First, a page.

Though it didn’t end the way he wanted it to, Dusty Baker enjoyed his first season in the nation’s capital, and he talked about how much he liked Washington, D.C. before the Nationals were eliminated from the NLDS.
Back in November of 2015, when he was introduced as the Nats’ manager, Baker said he was excited to be back in the game after two years away, and especially in a city like Washington.
“I've always thought about possibly managing here in the District and in Washington, D.C.,” Baker said.
“I see a lot of faces that I recognize. I have family and friends and my god children are in Maryland. It's like a family. It's like coming home to a family.
“This is my fourth and final team. Beyond compare, this is the best talent. That's why I was excited about coming here. Most of the other teams that I had were either on the bottom or near the bottom and we had to rebuild. I asked a friend of mine, Al Attles who was with the Warriors, I said 'Al, I always get teams and have to build them up.' He said 'Dusty, you've done more with less.' I told him I was ready to do more with more. I'd like to try that. They have some great talent here. There's some young talent also mixed with experience at the same time. I've always liked that formula.
“The youth gives you energy and hopefully the veteran players can give some of the wisdom and knowledge that they've acquired.”
It wasn’t just the talent on the roster that had Baker excited, however. He was happy to be in D.C.
“It's a perfect fit as far as the city is concerned because I do know quite a few politicians from the President down,” he explained.
“It's a perfect fit because of the culture here, the educational system here.
“Last night I went to the basketball game and there were people from all over the country and all over the world. I used to call myself back in the day 'International Bake' even though I wasn't international yet. Now I have an opportunity to be international and feel as such. I'm used to diversity and this is probably the most diverse city and the most diverse town that I've been in.”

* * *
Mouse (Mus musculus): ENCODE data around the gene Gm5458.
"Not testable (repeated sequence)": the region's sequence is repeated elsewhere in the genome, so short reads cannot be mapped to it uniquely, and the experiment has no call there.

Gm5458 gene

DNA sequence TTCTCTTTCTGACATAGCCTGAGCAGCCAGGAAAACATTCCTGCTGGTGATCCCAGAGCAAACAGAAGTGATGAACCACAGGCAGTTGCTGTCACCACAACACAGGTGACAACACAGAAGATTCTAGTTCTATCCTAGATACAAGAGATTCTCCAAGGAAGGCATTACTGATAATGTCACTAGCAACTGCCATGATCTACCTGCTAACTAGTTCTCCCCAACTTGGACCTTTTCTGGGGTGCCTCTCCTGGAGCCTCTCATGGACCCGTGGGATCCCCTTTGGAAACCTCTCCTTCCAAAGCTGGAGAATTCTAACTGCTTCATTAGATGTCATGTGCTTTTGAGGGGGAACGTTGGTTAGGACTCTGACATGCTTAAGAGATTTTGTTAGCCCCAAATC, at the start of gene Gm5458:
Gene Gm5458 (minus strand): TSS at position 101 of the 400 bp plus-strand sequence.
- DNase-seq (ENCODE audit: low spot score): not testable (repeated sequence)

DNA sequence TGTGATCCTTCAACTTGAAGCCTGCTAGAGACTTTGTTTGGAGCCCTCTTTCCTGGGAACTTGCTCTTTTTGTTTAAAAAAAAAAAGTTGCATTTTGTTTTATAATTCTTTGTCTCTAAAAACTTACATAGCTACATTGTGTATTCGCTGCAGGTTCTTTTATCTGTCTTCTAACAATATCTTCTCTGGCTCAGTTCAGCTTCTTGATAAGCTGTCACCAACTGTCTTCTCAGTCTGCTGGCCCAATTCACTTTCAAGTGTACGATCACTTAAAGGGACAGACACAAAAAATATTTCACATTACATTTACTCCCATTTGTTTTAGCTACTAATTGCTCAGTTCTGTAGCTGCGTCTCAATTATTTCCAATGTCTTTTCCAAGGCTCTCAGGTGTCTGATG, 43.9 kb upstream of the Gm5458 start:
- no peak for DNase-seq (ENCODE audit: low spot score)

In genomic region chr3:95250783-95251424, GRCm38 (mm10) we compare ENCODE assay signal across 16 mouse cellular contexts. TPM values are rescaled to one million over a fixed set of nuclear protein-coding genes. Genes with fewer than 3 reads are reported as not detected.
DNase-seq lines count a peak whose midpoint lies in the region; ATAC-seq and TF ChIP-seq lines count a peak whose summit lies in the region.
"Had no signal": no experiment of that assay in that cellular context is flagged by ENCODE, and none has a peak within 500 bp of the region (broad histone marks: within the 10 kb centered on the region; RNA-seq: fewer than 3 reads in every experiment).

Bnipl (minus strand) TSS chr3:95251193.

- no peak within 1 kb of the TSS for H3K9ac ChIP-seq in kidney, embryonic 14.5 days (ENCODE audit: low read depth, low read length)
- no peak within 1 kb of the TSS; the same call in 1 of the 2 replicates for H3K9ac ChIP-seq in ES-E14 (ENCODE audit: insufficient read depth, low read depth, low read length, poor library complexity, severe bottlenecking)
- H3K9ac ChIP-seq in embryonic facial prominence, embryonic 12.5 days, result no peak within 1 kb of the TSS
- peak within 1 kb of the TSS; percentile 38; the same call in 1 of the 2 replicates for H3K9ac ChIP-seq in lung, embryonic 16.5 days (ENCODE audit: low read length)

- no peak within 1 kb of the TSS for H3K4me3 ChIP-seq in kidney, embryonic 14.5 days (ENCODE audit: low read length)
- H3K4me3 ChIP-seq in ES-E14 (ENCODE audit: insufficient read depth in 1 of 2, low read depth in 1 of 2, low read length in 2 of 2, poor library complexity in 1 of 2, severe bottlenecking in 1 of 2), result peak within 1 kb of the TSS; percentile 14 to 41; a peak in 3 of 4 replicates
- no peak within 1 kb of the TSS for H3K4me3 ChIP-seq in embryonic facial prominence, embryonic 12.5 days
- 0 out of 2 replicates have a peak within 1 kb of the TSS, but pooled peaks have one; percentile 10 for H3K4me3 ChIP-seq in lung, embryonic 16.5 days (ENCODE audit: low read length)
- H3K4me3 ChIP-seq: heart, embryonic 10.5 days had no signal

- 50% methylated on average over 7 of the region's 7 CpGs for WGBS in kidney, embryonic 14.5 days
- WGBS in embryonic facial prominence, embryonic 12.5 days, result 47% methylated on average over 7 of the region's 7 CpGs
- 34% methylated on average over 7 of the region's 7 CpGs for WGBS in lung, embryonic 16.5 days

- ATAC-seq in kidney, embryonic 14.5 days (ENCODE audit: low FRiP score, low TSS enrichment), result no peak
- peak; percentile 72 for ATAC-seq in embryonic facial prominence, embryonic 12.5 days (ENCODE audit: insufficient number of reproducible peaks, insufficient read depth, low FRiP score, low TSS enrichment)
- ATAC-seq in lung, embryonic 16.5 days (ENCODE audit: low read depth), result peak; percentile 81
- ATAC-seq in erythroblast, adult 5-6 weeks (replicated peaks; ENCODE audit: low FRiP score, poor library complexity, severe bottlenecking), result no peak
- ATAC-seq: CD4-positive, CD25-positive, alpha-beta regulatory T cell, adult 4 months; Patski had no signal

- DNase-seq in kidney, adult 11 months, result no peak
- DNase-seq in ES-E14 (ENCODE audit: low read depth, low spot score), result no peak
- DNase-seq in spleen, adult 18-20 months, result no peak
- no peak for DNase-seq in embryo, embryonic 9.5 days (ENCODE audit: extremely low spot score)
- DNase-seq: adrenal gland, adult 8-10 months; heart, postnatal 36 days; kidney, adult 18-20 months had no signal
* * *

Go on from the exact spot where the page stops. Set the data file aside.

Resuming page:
His opinion didn’t change over the course of his first campaign back on the bench in the majors.
In an interview with Holden Kushner and LaTroy Hawkins on MLB Tune In Live once the season was over, Baker talked about how much he enjoyed his first run in Washington, which saw the Nationals win 95 games and take the NL East for the third time in five seasons though they once again failed to advance past the Division Series.
"It's the best time that I've had since San Francisco," Baker said from his home in California.
"I like the people there [in D.C.]. I like the diversity. You had to almost listen to somebody talk before you know what nationality they are, cause people are from all over the world. The educational level there is off the hook. I really liked it a lot -- an awful lot.
“It’s a sophisticated town, but on the other hand, parts of it are kind of country, which is kind of how I am."
Though the Nationals came up short in Game 5 against the Dodgers, Baker talked before the series finale about the ultimate goal of bringing a championship to D.C.
Baker, 67, is under contract for one more year and the goal will be the same in 2017.
“We come here to win,” he said.
“Not only for the organization and ourselves, but the town. I mean, this is something that lasts, [that] is going to go a long ways in this town and is going to last forever when you finally win.”
A D.C.-based team hasn’t been to the World Series (or beyond the NLDS) since 1933, making Washington one of the longest-suffering cities in baseball now that the Cubs have their championship. The only World Series title for Washington came all the way back in 1924, 93 years ago.
Major League Baseball returned to Washington, D.C. in 2005 after a 33-year absence.
Will Washington bring World Series baseball to D.C. in 2017 for the first time in 84 years, and or will the Nationals fall short and disappoint as they try to defend the division crown as they did after their previous division titles in 2013 and 2015?